How hard is it to do a basement conversion?

You may have heard about some of the very extravagant basement conversions currently taking place in central London. We’re talking four floors, swimming pools, gyms and saunas. When you’ve reached the limit of adding space on top, behind and beside a property the only other option is below.

It is worth noting that basement conversions cannot be done on all properties, consult a structural engineer and architect for specific advice.

Basement conversions are a great way to add more space to a property, especially if rear extensions or loft conversions are not feasible (or have already been done). There are two main types of conversions 1) turning an existing cellar into a habitable space and 2) excavating a new basement – the latter is the more complicated and expensive.

Planning Permission for Basement Conversion

If you are turning an existing cellar into a habitable basement then it is very unlikely that you will need any planning permission - so long as the new conversion is not then used as a separate property. Remember, if there are going to be any changes to the outside of the property then planning permission may very well be required.

Excavating a new basement will most probably require planning permission as well as the need for a Party Wall Notice between you and your neighbour(s). we strongly advise that find a Party Wall Surveyor and consult about your specific works.

The good news is that converting an existing cellar into a habitable room can be completed under permitted development (PD) rights, unless you live in a Conservation Area or if your home is listed. Even under PD, it is a good idea to apply for a certificate of lawful development from your local authority; doing so will give you the relevant certification to prove that your scheme met requirements and did not need planning permission, this is particularly helpful when obtaining mortgages or refinancing your property.

Building Regulations for Basement Conversions

Ensuring your basement conversion is “good and proper” is essential, especially as it could affect not just your own house but your neighbours’ too. To make sure the conversion is legally useable or habitable it must meet Building Regulations. In order to achieve this the conversion will have to meet certain criteria, such as sufficient levels of insulation, creating emergency escape routes and having a minimum head height.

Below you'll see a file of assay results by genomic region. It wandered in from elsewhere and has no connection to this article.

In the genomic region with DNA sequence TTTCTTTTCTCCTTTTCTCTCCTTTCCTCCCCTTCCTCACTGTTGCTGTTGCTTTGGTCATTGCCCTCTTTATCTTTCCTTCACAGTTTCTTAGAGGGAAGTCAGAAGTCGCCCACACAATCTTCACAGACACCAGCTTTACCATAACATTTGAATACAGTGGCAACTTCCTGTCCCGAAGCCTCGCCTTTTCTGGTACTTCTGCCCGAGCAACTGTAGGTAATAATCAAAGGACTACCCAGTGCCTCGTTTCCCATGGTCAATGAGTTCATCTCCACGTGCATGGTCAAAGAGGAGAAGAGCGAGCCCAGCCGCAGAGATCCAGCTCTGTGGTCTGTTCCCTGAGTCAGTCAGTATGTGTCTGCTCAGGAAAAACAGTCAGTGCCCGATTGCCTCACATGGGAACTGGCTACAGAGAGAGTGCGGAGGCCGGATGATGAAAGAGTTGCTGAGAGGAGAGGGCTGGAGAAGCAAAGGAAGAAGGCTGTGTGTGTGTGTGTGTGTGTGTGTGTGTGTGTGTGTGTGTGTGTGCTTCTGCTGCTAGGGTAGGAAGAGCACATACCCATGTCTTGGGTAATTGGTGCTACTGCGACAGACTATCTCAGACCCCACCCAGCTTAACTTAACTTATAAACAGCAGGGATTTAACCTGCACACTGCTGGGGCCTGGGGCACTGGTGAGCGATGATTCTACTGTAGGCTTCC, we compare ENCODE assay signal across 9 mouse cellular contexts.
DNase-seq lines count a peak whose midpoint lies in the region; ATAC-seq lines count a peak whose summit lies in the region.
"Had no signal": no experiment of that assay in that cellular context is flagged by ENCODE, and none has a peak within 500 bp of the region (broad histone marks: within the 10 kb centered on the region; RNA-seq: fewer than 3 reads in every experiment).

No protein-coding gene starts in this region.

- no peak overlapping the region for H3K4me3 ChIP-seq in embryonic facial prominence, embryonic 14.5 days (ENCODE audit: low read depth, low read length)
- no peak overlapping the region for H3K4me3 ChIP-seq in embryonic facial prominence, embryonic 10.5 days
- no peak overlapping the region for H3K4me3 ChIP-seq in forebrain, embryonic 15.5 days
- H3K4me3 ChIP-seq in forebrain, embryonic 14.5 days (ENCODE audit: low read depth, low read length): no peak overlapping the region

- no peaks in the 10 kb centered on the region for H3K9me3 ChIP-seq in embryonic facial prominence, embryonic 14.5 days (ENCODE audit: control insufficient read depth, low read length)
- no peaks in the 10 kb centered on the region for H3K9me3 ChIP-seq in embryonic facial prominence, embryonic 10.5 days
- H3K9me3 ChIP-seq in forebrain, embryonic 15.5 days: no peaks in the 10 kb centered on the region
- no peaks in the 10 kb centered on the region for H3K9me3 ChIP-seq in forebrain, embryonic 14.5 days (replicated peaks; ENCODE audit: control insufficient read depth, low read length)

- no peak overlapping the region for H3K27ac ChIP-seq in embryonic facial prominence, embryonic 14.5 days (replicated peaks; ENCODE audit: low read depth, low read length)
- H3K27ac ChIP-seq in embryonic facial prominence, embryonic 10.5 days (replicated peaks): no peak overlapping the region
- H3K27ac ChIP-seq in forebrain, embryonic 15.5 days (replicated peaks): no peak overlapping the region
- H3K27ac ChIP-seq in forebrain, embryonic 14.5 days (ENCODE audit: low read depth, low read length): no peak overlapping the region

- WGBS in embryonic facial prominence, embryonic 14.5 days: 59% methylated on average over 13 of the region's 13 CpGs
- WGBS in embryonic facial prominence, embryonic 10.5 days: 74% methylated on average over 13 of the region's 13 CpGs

All the structural work will need to be passed by a Building Inspector, to ensure that it will not impact the rest of your house or your neighbours’ properties.

Party Wall Agreements for Basement Conversions

Just like a loft conversion or rear extension, a basement conversion will require the owner to serve Party Wall Act Notice to Adjoining Owners.

If you live in a detached house, you will not need to have Party Wall Notices in place unless the excavation is within 6 meters of the neighbour’s foundation. But, if you live in a terrace, end of terrace or semi-detached property then you need to reach an agreement with your neighbours over shared walls before converting your basement.

The correct notices will need to be issued and consents obtained from all neighbours whose boundaries might be affected at least two months before work begins. This has to be done in accordance with the Party Wall Act.

As the property owner you will need to appoint a Party Wall Surveyor and remember that each of your neighbours have the right to appoint their own – you are liable to pay for all their costs.

With your neighbours onboard, planning permission in place and building inspector instructed you are ready to crack on with your project. More articles around basement conversions will be published soon – keep an eye out for them.


As you can see a basement conversion doesn’t necessarily have to be hard or any more complicated than other conversions. If you are looking to do a basement conversion and you need to find a Party Wall Surveyor in London then contact Seven One Associates to get help and support on how the works will be affected by the Party Wall Act.

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